by Fred Michaux

This content is part of a series.

Worship (4 of 7)
Series: Rivers
Fred Michaux

I. Opening -- Yawning?

Watch someone yawn, and try not to yawn yourself. It can be impossible to resist. Even reading about yawning can make you do it. Now, a new study offers insight into why contagious yawning is such a powerful force.
Yawning when others yawn, the study suggests, is a sign of empathy and a form of social bonding. Kids don't develop this deeply rooted behavior until around age four, the study found. Kids with autism are half as likely to catch yawns. In the most severe cases, they never do.
Yawning might eventually help doctors diagnose developmental disorders. The work could also lead to a better understanding of the subtle ways that people communicate and connect. (

So what are some other ways watching others affects us...
So many people have invested in my life in a mentoring capacity but the one who shaped my theological perspective more than any other person has been the Reverend Doctor Katie Hohmann, she is the Associate Dean of Education for Valley Forge Christian College, Woodbridge Campus.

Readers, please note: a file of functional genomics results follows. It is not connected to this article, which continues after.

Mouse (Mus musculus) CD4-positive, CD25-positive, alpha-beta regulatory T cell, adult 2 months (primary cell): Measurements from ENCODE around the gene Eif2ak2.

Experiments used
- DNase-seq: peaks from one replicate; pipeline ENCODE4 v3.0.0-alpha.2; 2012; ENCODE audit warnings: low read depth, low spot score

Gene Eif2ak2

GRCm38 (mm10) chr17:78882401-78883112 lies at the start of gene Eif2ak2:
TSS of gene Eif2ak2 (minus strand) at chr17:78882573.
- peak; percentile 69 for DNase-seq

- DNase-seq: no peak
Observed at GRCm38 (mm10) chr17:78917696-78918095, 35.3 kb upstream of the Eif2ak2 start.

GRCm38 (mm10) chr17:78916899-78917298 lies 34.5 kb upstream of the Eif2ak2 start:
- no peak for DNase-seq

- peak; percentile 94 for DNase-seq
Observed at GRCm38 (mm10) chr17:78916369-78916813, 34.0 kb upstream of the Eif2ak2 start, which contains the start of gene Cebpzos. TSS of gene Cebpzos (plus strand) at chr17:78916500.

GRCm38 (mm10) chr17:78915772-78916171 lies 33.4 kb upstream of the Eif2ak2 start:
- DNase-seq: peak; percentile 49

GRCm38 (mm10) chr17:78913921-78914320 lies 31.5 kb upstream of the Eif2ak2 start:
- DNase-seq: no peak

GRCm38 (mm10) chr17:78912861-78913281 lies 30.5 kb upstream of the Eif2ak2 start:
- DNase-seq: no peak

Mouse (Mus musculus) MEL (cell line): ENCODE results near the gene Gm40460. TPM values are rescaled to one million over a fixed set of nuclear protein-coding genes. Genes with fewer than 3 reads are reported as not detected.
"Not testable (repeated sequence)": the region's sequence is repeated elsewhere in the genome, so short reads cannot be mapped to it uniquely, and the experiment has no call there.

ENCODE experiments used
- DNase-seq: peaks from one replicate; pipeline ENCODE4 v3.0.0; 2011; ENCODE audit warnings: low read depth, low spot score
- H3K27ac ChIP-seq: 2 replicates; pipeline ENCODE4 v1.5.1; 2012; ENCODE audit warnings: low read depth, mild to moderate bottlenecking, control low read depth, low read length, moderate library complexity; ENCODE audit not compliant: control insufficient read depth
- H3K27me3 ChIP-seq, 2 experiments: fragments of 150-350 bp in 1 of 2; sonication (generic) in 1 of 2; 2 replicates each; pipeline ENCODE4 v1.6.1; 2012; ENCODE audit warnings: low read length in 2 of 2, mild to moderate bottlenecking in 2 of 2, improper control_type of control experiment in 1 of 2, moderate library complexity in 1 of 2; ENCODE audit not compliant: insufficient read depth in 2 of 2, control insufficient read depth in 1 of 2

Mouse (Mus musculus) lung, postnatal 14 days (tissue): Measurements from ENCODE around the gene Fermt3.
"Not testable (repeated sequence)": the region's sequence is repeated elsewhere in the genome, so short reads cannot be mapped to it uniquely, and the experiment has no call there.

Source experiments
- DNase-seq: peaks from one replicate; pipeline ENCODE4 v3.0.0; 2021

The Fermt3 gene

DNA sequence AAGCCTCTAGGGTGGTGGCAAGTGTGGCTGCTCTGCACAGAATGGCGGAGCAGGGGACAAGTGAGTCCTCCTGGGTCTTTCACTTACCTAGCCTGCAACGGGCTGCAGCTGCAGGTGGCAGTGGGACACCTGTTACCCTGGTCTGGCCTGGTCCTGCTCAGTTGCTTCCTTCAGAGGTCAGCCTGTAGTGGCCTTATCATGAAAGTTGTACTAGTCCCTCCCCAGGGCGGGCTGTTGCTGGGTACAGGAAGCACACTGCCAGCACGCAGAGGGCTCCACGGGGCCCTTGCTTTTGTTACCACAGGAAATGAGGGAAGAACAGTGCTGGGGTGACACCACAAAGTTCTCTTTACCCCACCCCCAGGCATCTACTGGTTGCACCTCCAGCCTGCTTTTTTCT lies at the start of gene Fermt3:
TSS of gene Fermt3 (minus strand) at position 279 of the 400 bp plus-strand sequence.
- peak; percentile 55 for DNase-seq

We were talking about distinct aspects of Pentecostal Theology, particularly we believe in the living, active, moving, speaking God to whom we can be awakened, especially during times of outwardly expressive corporate worship. And then she said, in the modern Pentecostal Church, we are stained glassed windows for one another.

II. Opening, part 2

-12 Pathways

-Our lives need to have flow, our words, our attitudes, our reactions, our choices, our example…life giving to everyone around us. And the 12 Pathways make it possible, rivers of living water out of us and into the world!

III. Introduction

He has given me a new song to sing,?a hymn of praise to our God. Many will see (double meaning) what He has done and be amazed. They will put their trust in the Lord. (Psalm 40:3, nlt) (Psalm 96:1-3/Psalm 98:1-2)

At City Life, we are committed to ma ...

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